Bit By The Bug Again

by Rich on April 30, 2018

While I don’t recommend it, I must admit that I learned something this past week while suffering with the flu. I don’t recommend the flu, that is. I do recommend learning things, although that whole “ignorance is bliss” thing can be pretty attractive at times, but I digress.

For the better part of three days, I lay almost comatose on the couch, with virtually no energy to do anything other than ache and cough. I didn’t even have the energy to focus on one of the eleventybillion Netflix shows that I’m supposed to be keeping up with. But I also needed something going in the background to drown out the sounds of the mowers and cars and dogs that were determined to keep my head pounding. So I scrolled around searching for something that was long, familiar and peaceful enough that I could tune in and out of without getting lost, and something that wouldn’t demand my attention or consciousness. I settled on “Baseball”, the magnum opus masterpiece by Ken Burns.

I remember when this groundbreaking docu-series first aired back in the ’90s. It was fascinating. It still is. And incredibly well done. Now available online, it has been updated, post 9/11, to include the modern era, PEDs and all. And as I lay in my feverish state, half asleep and half living dead, I was reminded how spectacular this effort in film making really is. And the more I watched it, the less it became background noise. Each era reintroduced me to the magic of the game. And that may be it’s greatest accomplishment…it’s ability to draw the viewer in emotionally. And that’s when I learned something.

The number of columns I have written detailing my relationship with baseball could fill a nice sized filing cabinet. The game is one that I enjoy, but also one that I have not given myself over to as I’ve gotten older. The faster games of football and basketball, the immediacy of streaming video, and all other forms of on-demand entertainment, have shuffled baseball to the back end of the line, where it sits, patiently plugging along. But re-watching Ken Burns’ film, I began to realize that I missed it. Not playing it, or even going to the games, but just the game in general.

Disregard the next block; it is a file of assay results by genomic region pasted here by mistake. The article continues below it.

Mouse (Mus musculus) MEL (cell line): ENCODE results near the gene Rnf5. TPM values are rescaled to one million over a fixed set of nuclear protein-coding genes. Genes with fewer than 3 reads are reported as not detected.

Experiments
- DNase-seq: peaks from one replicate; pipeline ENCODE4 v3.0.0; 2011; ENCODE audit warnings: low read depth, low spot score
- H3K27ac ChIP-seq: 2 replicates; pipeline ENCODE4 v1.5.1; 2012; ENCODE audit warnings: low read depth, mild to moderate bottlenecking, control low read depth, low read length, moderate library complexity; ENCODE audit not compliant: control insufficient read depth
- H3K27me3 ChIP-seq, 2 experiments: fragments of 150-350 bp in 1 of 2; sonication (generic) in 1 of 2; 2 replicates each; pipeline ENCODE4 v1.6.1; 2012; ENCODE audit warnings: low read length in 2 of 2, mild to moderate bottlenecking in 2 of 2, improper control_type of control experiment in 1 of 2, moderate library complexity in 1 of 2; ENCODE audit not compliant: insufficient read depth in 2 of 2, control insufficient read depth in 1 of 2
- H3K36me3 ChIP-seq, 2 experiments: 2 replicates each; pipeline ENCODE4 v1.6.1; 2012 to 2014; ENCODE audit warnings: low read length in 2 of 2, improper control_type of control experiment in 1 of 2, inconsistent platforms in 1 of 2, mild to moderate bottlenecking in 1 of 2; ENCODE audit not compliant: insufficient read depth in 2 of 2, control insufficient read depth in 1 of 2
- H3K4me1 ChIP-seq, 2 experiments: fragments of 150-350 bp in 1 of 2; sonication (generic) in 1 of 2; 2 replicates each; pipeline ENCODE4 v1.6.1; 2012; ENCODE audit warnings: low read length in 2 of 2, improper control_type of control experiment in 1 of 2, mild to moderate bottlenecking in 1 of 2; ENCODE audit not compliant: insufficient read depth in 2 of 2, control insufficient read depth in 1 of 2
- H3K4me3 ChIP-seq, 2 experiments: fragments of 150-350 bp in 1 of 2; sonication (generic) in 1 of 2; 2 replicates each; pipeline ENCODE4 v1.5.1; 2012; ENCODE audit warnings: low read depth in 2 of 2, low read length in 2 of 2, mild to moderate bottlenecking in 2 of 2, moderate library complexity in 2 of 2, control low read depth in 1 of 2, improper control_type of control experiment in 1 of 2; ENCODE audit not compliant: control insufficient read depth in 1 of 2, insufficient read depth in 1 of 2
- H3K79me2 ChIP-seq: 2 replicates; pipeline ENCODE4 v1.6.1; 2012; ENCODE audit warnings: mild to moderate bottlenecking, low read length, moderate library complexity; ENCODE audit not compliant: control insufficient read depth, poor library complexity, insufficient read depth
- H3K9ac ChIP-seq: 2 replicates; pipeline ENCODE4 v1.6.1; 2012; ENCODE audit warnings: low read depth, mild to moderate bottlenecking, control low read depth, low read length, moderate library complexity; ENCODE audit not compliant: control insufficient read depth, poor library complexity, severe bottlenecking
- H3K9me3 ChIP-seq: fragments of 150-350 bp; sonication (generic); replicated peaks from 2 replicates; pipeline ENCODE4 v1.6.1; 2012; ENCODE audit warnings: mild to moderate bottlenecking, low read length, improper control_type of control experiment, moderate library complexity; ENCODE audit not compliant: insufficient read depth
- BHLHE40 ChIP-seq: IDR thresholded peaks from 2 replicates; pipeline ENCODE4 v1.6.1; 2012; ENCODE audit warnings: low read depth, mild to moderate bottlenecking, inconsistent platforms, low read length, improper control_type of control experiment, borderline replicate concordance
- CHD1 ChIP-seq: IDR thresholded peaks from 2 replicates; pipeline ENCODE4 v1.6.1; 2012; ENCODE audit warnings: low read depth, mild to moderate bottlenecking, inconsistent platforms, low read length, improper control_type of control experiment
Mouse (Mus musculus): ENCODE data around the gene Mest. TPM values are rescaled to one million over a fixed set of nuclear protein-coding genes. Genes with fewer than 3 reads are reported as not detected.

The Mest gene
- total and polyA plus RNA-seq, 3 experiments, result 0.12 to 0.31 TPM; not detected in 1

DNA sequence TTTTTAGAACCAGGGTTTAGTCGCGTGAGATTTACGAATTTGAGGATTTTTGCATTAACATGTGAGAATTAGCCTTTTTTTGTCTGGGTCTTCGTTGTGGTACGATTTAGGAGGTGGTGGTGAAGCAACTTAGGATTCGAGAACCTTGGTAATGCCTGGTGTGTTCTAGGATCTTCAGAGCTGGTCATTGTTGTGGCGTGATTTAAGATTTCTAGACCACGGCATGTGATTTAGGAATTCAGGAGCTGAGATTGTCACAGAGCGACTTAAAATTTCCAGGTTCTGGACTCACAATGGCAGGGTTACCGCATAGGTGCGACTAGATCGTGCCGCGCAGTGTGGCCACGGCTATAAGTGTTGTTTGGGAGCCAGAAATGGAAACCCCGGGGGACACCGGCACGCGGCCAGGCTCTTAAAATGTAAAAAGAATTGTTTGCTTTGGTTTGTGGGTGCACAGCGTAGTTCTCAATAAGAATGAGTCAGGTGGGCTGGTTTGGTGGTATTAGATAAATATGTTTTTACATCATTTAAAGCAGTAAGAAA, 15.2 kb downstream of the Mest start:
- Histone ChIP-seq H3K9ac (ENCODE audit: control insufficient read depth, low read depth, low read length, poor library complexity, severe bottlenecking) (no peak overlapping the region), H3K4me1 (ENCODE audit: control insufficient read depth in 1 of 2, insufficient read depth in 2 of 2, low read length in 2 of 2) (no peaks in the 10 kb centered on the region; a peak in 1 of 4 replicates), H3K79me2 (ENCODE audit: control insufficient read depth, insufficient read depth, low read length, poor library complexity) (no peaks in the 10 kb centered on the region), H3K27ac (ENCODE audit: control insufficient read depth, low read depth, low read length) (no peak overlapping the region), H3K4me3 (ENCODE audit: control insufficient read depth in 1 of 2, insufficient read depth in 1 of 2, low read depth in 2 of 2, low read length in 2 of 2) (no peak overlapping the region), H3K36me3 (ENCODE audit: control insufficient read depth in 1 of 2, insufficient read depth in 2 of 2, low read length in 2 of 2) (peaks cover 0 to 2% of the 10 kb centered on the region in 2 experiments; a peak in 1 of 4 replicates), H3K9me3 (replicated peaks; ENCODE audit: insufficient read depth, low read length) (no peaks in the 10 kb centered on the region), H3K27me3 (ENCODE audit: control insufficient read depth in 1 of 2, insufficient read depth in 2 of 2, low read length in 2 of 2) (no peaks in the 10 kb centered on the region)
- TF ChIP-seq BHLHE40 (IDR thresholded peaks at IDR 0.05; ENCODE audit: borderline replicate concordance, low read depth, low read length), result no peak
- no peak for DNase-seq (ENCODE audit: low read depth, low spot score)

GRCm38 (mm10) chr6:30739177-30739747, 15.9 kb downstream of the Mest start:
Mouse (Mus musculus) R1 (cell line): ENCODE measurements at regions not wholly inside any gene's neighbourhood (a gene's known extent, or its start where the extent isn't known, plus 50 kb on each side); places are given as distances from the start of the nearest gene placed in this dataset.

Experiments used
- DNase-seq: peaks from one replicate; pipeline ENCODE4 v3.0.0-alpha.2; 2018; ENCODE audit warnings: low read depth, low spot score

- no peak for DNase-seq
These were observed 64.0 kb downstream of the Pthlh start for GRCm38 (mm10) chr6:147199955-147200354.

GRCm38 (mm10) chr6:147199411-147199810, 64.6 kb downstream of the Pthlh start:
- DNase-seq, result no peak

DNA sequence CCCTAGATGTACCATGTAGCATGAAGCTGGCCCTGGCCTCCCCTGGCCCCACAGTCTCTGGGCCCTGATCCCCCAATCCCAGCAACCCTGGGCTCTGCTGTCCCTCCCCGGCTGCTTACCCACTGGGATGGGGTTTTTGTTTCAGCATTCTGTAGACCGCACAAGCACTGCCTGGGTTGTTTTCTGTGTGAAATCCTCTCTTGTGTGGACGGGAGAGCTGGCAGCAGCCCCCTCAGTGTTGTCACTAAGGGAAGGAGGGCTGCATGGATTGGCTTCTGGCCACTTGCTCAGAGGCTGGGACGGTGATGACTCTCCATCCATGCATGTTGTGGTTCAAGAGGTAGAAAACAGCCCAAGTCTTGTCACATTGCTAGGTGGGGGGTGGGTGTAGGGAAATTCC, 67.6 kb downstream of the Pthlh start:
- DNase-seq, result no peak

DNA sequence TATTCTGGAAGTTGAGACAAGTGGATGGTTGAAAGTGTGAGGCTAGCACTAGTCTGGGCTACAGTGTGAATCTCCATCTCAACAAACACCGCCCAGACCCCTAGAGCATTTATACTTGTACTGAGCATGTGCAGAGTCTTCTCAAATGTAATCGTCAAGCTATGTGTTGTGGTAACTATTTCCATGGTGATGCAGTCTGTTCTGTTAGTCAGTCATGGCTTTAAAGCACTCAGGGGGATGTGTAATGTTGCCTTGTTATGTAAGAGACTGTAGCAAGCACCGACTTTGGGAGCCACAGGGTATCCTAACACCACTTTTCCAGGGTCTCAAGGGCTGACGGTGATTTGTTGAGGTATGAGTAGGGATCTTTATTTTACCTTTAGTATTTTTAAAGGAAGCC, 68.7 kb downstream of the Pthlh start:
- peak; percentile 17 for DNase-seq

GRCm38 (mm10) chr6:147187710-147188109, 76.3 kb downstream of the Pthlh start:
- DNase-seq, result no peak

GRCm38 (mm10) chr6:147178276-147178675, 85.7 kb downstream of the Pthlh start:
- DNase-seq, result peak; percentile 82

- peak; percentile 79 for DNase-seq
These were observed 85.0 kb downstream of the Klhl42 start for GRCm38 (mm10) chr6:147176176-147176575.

Baseball requires certain attributes that many of us have lost these days. Patience. Consistency. Sacrifice. These are qualities that get lost in our modern age, and I know I’m not telling you anything you don’t already know. I knew it too. But I didn’t know until this past week why I missed it and why I am determined to pay more attention to it. Because committing myself to a discipline like baseball has value in and of itself. Like making the decision to shop for natural ingredients and cooking homemade meals is healthy for my body, or like setting aside Facebook and Twitter for the slower, methodical aspect of a good book is healthy for my mind, eschewing the instant gratification of Netflix or Amazon for the more natural, organic pace of play found in baseball is healthy for my soul.

No, deciding to watch more baseball isn’t going to add to heavenly enlightenment, make me smarter, or help me live longer. But I am certain that it will add to my inner peace and quality of life, just like good food and good books do. Baseball is one of those goods in life, worth making the effort for. And I am determined to make that effort.

And hopefully I won’t need the flu to remind me.



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